Description: There is growing acknowledgement among insurers that the impact of climate change on future insured losses is likely to be profound. The chairman of Lloyd’s of London has said that climate change is the numberone issue for that massive insurance group. And Europe’s largest insurer, Allianz, stated that climate change stands to increase insured losses from extreme events in an average year by 37 per cent within just a decade. Losses in a bad year could top US$1 trillion. Insurers increasingly recognise that it is the lack of action to combat climate change that is the true threat to their industry and the broader economy; engaging with the problem and mounting solutions represents not only a duty to shareholders but also a boon for economic growth.The insurance sector thus finds itself on the front lines of climate change. The response of many, particularly in the United States, has been to focus on financial means for limiting their exposure to high-risk areas along the coastlines and areas prone to wildfires. Allstate, for instance, has said that climate change has prompted it to cancel or not renew policies in many Gulf Coast states, with recent hurricanes wiping out all of the profits it had garnered in 75 years of selling homeowners insurance. The company has cut the number of homeowners’ policies in Florida from 1.2 million to 400,000 with an ultimate target of no more than 100,000. The company has curtailed activity in nearly a dozen other states. More difficult to detect than formal withdrawals or price spikes is the ‘hollowing out’ of coverage through increased deductibles, reduced limits, and new exclusions. A similar crisis in availability is occurring in many commercial insurance markets such as hotels and the energy sector, despite the absence of price regulation for non-household insurance.; Authors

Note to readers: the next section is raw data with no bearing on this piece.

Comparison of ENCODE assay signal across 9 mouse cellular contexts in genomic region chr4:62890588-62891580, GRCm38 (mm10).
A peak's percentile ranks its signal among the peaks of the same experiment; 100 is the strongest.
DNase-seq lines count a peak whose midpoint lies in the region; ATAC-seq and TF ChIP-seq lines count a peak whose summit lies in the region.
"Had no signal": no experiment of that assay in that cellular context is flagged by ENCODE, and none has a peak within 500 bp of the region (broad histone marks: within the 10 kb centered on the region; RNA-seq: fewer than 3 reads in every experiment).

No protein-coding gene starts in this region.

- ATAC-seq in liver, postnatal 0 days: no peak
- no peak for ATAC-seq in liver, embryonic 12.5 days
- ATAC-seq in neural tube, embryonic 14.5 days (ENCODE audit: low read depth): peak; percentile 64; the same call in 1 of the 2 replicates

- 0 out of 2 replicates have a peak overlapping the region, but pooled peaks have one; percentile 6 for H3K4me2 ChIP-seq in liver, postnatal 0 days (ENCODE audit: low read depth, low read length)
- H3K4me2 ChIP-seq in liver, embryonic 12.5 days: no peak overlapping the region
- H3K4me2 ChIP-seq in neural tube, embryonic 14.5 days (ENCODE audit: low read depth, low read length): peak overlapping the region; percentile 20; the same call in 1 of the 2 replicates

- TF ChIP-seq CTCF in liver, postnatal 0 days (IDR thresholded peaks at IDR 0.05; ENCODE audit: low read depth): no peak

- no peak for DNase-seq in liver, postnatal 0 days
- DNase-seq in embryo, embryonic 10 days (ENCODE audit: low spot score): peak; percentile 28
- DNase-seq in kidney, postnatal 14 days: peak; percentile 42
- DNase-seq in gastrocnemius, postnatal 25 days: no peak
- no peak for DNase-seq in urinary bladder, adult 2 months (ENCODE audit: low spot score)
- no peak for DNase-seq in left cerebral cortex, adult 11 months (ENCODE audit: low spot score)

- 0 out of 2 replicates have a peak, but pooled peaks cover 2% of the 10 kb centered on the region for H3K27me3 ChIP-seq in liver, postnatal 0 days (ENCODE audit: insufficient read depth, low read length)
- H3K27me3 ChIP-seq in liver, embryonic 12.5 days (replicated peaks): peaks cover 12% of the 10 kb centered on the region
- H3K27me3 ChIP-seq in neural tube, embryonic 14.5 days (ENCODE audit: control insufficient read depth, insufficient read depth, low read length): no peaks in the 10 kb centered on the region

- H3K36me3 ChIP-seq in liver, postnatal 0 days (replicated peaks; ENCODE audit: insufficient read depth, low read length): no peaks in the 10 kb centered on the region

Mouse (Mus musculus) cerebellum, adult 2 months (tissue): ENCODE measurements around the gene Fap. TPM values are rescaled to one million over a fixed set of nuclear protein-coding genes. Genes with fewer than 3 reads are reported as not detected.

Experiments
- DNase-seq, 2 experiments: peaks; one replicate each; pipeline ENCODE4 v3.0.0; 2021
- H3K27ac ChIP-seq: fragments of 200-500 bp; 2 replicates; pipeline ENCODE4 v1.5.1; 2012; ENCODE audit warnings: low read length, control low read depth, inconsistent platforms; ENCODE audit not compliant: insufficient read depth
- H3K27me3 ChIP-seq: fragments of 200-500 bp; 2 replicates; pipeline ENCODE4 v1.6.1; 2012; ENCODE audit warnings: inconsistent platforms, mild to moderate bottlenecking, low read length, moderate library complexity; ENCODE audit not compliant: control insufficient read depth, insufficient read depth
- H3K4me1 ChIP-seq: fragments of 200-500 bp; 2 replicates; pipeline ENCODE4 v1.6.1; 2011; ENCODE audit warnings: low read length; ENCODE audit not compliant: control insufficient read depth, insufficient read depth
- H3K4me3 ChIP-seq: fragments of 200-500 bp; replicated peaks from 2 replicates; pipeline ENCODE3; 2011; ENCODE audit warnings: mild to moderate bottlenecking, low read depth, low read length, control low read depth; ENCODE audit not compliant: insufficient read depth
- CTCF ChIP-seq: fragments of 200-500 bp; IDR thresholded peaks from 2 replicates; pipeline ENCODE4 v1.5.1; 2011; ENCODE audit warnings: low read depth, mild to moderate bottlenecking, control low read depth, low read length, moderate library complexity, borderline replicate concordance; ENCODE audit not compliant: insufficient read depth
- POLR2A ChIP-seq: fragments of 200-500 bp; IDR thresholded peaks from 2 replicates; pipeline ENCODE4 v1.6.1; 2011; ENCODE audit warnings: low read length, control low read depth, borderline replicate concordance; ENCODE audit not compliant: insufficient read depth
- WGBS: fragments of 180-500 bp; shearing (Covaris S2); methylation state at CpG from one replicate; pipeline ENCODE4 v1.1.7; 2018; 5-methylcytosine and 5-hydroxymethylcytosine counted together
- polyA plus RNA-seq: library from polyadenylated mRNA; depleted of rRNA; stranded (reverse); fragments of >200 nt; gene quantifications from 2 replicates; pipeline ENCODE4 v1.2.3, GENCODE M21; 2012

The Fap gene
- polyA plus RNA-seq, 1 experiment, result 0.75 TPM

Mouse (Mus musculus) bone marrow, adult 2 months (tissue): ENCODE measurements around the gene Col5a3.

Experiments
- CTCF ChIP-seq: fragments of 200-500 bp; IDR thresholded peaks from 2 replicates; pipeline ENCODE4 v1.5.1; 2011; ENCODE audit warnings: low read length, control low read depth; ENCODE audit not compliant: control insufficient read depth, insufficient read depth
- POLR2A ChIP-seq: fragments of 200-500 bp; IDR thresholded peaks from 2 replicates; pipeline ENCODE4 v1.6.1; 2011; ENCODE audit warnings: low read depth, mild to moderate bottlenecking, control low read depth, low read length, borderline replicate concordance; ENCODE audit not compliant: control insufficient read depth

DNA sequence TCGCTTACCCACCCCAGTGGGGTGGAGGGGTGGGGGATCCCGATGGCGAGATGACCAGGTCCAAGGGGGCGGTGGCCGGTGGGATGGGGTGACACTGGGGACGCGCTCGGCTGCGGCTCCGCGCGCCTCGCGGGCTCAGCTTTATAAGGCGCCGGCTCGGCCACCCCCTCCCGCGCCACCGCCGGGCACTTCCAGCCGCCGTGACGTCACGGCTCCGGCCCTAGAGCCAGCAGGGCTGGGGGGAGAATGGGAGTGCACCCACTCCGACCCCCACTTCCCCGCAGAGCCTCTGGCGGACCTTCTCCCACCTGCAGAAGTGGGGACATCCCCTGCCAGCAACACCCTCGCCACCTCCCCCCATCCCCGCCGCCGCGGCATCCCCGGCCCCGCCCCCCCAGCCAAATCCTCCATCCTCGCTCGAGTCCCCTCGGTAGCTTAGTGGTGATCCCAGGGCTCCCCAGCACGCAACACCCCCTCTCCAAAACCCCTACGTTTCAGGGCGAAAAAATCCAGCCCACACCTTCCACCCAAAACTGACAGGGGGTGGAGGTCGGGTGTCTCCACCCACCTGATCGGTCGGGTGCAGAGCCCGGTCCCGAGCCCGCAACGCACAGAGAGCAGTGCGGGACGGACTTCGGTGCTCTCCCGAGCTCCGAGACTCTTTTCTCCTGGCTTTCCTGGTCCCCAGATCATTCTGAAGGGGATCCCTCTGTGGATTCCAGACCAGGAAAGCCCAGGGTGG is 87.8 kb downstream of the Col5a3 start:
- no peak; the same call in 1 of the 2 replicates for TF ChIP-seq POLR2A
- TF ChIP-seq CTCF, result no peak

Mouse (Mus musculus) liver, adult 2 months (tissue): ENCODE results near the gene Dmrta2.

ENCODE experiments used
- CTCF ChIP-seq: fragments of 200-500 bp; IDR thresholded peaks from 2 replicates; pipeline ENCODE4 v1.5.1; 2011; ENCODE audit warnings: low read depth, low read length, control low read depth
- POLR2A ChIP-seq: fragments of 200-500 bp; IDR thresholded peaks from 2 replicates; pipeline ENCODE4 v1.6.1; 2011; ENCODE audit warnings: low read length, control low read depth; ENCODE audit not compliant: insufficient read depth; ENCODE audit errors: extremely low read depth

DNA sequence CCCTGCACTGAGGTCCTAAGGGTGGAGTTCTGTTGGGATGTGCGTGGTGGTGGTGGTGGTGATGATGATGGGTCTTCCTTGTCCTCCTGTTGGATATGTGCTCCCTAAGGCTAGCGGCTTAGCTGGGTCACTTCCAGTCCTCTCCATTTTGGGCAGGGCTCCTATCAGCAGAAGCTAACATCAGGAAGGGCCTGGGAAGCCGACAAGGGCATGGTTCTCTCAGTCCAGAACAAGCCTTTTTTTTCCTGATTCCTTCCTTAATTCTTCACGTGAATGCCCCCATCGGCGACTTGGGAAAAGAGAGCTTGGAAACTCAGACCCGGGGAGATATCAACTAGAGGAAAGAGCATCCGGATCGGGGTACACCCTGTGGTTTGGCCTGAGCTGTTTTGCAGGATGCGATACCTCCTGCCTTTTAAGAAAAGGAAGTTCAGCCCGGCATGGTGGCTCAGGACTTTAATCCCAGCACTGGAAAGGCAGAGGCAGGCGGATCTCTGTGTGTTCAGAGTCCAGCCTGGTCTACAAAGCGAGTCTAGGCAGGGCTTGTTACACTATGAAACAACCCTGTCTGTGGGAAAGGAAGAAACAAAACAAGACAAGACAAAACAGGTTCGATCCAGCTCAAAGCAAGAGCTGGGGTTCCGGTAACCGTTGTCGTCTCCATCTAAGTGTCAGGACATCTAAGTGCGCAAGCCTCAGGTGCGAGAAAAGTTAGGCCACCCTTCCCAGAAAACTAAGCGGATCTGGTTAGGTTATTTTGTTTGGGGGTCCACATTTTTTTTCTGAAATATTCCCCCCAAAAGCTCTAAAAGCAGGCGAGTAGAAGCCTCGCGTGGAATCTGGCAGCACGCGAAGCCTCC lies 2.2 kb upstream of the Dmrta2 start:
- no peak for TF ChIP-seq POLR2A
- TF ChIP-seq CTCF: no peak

Keywords: Solutions; Adaptation; Current Practices

Access: Open Access

Audience: Grades 1 - 3, Grades 10 -12, Grades 4 - 6, Secondary

Citation: Climate Action (2007): 100-103



The Ultimate Stakes: limate Change and the Fate of Civilization

Description: Second Nature Briefing Paper Series #3: The Ultimate Stakes: Climate Change and the Fate of Civilization

Keywords: Solutions; Adaptation; Future Strategies

Access: Open Access

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United Nations Environment Programme Division of Technology, Industry, and Economics

Description: We hope that this publication will support efforts to mainstream climate change considerations into tourism planning and management. We further believe that the tourism sector, through its major contribution to global development, can influence other sectors by sending important signals to governments, industries and the public that climate mitigation and adaptation measures are not only vital for our future, but also make economic sense today.

Keywords: Solutions; Adaptation; Future Strategies

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Audience: Lifelong Learners

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World Resources Report 2010-2011: Decision Making in a Changing Climate

Description: Based on input from more than 100 experts in 36 countries, this report offers specific, practical strategies and innovative case studies to inform how to integrate climate change risks into national policies and planning.; Authors

Keywords: Solutions; Adaptation

Access: Open Access

Audience: Undergraduate Students, Lifelong Learners, Graduate Students, Grades 10 -12, Faculty